• Houston Community College
  • Remington College
  • Houston Independent School District
  • Humble Independent School District


  • Mutual of Omaha Bank
  • Bank One
  • Prime Bank
  • Wells Fargo

Clothing Stores

  • Academy Sports and Outdoors
  • K-Mart
  • Macy’s
  • Nordstrom
  • Target
  • Wal-Mart
  • Francesca’s Collections Inc

Home Builders

  • David Weekly Homes
  • Meritage Homes

Car Dealerships

  • David McDavid
  • Joe Myers Toyota
  • Lone Star Ford
  • Ron Carter Toyota

Insurance Companies

  • Chubb
  • Philadelphia Life
  • Euler Hermes North America Insurance Company
  • GuideOne National Insurance Company

Restaurants and Eateries

  • Brennan’s
  • Culinaire International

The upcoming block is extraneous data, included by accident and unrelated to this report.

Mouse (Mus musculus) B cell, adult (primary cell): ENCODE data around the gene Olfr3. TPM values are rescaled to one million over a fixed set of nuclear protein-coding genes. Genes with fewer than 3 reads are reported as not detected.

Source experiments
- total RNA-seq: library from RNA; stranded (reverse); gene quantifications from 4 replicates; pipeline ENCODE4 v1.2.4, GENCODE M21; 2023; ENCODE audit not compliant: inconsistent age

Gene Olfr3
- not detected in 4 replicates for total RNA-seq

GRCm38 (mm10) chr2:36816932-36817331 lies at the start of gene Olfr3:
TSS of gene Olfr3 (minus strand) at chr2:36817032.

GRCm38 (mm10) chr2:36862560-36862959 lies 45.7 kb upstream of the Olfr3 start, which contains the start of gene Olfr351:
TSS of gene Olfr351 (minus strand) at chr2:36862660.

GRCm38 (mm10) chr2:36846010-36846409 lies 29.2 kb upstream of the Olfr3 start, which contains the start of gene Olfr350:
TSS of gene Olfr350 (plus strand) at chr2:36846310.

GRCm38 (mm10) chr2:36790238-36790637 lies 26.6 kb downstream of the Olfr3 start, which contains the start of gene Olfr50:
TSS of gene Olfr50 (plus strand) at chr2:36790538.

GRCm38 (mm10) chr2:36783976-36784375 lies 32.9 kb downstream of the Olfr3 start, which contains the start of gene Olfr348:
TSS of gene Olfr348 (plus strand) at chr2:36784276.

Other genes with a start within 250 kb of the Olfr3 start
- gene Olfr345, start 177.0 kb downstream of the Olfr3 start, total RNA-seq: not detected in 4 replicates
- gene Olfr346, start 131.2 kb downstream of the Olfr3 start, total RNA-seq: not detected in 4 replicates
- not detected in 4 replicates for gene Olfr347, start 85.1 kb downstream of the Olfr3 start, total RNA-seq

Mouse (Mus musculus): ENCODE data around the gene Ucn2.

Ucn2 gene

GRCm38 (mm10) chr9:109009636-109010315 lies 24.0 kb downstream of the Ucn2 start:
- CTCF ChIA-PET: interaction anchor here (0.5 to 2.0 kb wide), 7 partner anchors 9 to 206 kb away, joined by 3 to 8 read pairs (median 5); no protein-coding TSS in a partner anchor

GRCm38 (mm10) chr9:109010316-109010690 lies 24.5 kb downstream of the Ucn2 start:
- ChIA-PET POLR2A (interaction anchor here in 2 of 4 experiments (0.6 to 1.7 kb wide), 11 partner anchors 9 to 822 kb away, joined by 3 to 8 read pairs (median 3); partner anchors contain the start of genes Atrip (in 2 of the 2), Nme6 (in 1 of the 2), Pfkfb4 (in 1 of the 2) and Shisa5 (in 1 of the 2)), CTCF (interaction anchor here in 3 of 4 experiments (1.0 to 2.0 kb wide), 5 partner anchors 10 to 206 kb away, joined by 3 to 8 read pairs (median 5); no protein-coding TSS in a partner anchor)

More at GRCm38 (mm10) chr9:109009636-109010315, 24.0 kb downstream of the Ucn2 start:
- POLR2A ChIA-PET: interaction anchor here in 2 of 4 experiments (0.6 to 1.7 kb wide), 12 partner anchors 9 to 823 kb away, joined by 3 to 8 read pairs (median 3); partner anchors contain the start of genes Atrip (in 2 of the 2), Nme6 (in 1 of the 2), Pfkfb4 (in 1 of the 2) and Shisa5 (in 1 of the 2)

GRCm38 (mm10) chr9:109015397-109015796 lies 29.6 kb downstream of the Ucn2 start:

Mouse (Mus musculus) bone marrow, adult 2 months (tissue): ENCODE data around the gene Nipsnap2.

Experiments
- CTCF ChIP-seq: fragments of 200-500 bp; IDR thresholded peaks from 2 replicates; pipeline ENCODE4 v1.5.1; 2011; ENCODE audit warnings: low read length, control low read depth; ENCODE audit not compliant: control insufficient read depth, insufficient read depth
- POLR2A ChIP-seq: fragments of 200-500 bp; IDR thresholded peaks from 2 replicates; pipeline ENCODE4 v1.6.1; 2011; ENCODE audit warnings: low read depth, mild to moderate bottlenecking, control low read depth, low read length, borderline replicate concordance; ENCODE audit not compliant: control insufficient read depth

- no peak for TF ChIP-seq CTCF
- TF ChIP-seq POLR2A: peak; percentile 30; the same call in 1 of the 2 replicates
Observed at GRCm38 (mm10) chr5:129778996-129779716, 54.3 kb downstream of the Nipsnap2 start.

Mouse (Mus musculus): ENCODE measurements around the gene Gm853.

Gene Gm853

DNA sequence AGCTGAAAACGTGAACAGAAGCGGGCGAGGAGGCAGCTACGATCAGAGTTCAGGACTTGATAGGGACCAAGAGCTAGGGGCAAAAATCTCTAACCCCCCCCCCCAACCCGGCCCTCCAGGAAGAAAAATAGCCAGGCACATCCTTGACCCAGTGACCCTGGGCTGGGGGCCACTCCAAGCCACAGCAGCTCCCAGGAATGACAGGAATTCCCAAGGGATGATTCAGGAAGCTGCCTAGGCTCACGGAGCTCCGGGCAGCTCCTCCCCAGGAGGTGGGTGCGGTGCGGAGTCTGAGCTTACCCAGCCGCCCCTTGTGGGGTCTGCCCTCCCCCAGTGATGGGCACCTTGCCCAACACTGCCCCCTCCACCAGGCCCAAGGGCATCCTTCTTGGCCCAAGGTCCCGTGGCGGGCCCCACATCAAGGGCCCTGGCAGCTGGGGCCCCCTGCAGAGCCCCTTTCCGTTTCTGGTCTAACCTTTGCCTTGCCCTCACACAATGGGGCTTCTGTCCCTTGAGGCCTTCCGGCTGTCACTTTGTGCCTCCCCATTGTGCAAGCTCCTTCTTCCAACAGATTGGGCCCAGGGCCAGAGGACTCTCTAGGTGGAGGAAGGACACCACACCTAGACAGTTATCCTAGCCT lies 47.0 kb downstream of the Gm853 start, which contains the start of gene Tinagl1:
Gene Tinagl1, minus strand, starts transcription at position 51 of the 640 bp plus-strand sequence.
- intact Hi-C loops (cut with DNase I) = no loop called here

• Denny’s
  • Houston’s
  • Jack in the Box
  • Luby’s + Fudruckers
  • McDonald’s
  • Mikeska’s BBQ
  • Aramark Campus LLC
  • Lupe Tortilla – Tres Habaneros
  • Papa John’s Pizza
  • Dave & Buster’s
  • Whataburger

Other Representative Employers

  • Academy Sports and Outdoors
  • Administaff
  • Aker Kvaerner
  • Allied Universal Security
  • Aristech, Inc.
  • AT&T
  • AutoZone
  • Best Buy
  • BJ Services
  • Clean Harbors of America, Inc.
  • Coach USA
  • Compaq
  • Conn’s
  • Dave & Buster’s
  • David’s Bridal
  • Goodman Manufacturing
  • The Galveston-Houston Archdiocese
  • The Houston Texans
  • Hewlett Packard
  • Home Depot
  • Hydril USA Manufacturing, Inc.
  • Labor Ready
  • Law Firms
  • Letsos
  • Lowe’s Home Centers LLC
  • Manpower
  • Marriott International
  • Mitsubishi Caterpillar
  • Moody’s
  • National Tire and Battery
  • Novell
  • Office Depot
  • Radio Shack
  • Radio Stations
  • SCI Texas Funeral Services LLC
  • SGS Services
  • Southwestern Bell Yellow Pages
  • Stewart & Stevenson
  • Stratos Offshore Services
  • TRS Staffing Solutions, Inc.
  • Walgreens

Contact the Law Office of Peter Costea at 713-337-4304 today for more information or to schedule an appointment.